Attappady tribal farmers allege neglect

By TheHindu on 25 Mar 2017 | read

Tribal farmers of the Attappady hills are up in arms against the Agriculture Department which, they allege, has been denying them any assistance, unlike in the case of other farmers in the area.

Balan, a tribal farmer of Dondugatti hamlet at Paloor in Pudur grama panchayat, who has six acres of farmland, says the department has not given him any assistance.

“Last year, I had cultivated cotton and banana. It was destroyed in the drought. But not a single paisa was given as compensation. Now, I have no money to take up cultivation,” he says.

Balan says there is a government scheme to prepare the land for cultivation. The farmers wanted it to be done before the monsoon. But the Agriculture Department sent the tractor only after the monsoon. For ploughing three acres of land, they charged Rs.2,850. “Since the ploughing was done after rains, I could not sow the seeds and the whole exercise has gone waste,” he says.

The Agriculture Department, he says, is not making available the seeds of ragi, chama (a kind of millet), cotton, maize and so on. So, the farmers have to purchase these from private parties.

The department charges only Rs.450 for half a kilo of ragi, but private parties ask for Rs.2,700. “So we have to take loans from private financiers at exorbitant interest rates to buy seed, fertilizer, pesticides and so on, though there are government schemes to provide it,” he says.

Another tribal farmer Babu says his family got back 10 acres of alienated land following a High Court order last year. “But we have no money to take up cultivation on this land. We had approached the Agriculture Department, but they did not give any assistance. So, we have taken loans from private financiers at high interest rates to cultivate cotton and vegetables in a portion of the land,” he says.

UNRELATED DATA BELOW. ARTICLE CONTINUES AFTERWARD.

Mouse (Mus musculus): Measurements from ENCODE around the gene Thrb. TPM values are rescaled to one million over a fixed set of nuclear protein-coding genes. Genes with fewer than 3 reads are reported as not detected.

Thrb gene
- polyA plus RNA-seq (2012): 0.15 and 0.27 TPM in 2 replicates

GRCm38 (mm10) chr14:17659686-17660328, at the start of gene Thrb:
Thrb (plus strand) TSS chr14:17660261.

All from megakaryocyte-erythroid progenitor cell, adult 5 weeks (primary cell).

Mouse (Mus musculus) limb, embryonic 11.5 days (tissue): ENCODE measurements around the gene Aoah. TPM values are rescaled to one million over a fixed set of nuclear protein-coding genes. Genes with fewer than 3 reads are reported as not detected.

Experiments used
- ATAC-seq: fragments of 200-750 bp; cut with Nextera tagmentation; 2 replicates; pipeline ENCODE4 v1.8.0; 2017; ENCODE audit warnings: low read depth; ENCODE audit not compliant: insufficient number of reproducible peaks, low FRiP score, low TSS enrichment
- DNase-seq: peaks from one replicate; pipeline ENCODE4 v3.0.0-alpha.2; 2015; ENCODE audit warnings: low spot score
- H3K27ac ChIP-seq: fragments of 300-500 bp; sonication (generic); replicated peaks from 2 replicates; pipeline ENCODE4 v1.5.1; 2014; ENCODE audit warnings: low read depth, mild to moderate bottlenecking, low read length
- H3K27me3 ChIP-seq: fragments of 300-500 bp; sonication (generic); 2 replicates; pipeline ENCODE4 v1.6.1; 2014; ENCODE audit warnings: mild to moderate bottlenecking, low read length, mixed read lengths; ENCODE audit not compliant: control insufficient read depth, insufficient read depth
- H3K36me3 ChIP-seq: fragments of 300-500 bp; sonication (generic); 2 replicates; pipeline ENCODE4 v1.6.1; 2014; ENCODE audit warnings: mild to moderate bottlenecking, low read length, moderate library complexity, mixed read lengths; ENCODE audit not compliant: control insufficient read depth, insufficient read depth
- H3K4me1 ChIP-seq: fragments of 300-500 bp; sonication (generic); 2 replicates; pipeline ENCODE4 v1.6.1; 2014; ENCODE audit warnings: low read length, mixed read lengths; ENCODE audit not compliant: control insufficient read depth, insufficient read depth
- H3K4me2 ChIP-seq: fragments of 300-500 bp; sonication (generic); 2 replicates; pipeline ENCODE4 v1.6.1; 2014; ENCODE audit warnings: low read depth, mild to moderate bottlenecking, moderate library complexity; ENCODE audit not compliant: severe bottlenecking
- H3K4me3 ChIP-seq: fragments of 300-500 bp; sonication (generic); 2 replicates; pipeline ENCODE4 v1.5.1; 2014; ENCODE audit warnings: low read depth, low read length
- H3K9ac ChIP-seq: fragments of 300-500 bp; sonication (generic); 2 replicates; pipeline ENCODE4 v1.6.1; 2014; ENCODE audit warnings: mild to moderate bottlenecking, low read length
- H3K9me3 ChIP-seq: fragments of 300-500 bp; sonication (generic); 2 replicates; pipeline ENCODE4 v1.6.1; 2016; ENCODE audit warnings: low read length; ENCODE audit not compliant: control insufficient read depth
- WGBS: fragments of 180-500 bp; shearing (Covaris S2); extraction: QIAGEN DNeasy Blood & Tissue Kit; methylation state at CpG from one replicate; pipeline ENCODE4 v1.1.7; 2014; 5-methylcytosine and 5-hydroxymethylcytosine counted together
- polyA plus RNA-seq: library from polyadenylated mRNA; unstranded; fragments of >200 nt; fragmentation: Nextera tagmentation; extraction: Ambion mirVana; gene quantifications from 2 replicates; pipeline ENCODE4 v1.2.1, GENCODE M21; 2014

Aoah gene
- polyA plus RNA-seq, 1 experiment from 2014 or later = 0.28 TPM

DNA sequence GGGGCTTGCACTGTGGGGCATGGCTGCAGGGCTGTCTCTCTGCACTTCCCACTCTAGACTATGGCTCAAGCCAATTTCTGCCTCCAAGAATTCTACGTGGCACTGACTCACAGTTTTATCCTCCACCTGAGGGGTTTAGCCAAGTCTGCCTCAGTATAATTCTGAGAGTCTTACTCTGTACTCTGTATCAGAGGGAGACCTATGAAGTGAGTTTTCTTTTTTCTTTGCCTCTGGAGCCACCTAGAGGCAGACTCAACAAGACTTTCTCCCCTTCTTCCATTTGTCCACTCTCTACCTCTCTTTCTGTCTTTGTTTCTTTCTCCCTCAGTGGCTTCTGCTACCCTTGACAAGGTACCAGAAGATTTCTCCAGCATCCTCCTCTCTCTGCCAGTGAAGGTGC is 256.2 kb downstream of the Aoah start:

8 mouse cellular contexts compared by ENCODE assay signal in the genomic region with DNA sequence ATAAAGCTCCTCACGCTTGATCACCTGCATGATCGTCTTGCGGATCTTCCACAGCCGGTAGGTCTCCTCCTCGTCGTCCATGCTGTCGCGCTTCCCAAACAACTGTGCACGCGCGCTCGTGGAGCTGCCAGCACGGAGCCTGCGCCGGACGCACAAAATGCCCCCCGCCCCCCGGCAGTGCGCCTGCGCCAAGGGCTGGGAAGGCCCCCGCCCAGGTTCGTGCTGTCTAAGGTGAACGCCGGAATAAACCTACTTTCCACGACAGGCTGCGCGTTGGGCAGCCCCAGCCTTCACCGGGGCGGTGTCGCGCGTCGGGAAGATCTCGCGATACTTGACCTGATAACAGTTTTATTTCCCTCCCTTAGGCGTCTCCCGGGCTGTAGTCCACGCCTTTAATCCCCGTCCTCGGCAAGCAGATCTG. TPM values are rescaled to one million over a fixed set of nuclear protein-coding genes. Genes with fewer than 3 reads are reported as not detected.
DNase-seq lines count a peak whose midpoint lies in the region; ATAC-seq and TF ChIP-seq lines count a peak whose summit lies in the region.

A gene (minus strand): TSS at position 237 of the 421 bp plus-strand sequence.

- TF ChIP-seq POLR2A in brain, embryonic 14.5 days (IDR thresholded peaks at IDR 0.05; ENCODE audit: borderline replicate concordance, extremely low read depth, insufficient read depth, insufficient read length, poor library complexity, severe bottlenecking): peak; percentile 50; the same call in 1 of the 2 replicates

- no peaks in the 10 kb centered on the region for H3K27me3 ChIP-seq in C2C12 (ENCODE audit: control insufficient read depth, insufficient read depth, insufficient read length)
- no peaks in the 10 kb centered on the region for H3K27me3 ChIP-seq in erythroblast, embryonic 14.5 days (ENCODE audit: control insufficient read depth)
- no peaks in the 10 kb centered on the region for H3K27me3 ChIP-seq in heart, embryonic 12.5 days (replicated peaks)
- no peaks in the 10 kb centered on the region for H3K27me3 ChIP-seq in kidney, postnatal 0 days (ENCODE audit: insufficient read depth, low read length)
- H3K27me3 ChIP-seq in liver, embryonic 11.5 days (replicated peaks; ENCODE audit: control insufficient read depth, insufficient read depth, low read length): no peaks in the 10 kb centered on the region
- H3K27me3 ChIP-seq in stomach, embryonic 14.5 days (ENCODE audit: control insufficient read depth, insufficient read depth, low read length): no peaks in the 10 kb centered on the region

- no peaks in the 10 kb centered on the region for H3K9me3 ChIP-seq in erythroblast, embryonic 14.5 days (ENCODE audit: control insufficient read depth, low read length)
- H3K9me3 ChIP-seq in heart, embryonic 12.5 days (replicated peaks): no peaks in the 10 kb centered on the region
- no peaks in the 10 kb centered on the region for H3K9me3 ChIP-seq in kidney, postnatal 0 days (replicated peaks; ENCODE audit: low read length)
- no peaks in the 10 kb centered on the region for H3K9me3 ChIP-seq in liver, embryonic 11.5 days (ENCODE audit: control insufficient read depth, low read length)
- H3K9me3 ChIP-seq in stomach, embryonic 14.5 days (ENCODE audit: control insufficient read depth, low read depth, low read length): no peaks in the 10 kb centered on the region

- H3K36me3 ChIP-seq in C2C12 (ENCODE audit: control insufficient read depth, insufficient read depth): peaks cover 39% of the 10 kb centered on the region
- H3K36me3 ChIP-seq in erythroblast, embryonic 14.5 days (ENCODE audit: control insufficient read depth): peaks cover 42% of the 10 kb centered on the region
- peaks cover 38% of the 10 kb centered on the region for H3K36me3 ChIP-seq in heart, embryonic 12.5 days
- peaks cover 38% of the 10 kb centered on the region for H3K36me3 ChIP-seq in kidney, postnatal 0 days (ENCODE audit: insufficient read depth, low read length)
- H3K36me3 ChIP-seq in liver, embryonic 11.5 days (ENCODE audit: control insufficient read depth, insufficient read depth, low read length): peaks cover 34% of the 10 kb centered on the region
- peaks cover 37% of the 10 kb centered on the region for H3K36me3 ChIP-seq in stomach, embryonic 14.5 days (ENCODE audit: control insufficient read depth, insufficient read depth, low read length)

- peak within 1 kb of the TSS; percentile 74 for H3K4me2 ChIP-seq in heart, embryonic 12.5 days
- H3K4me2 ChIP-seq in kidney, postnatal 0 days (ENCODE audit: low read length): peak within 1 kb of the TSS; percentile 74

K. Kumar of Thampu, a tribal organisation, says that in Attappady, agriculture is rain fed owing to the hilly terrain. Irrigation is possible only on the riverbanks. But this problem is not understood by the planners, and they spend a large sum of money on irrigation projects.

He says that to ensure the food security of the tribal people, who suffer from starvation, malnutrition, and anaemia, urgent steps are required to bring them back to traditional agriculture that meets their food requirements. But this aspect is missing in most of the Attappady packages announced by the government.

A study by the Centre for Development Studies some time ago had warned the government against the “destruction of traditional tribal agriculture that ensured their food security.”

It said “the impact of agriculture development programmes on the tribal population was practically nil, but resulted in destroying their traditional agriculture. More than the tribal population, settlers were the beneficiaries of the agriculture programmes.”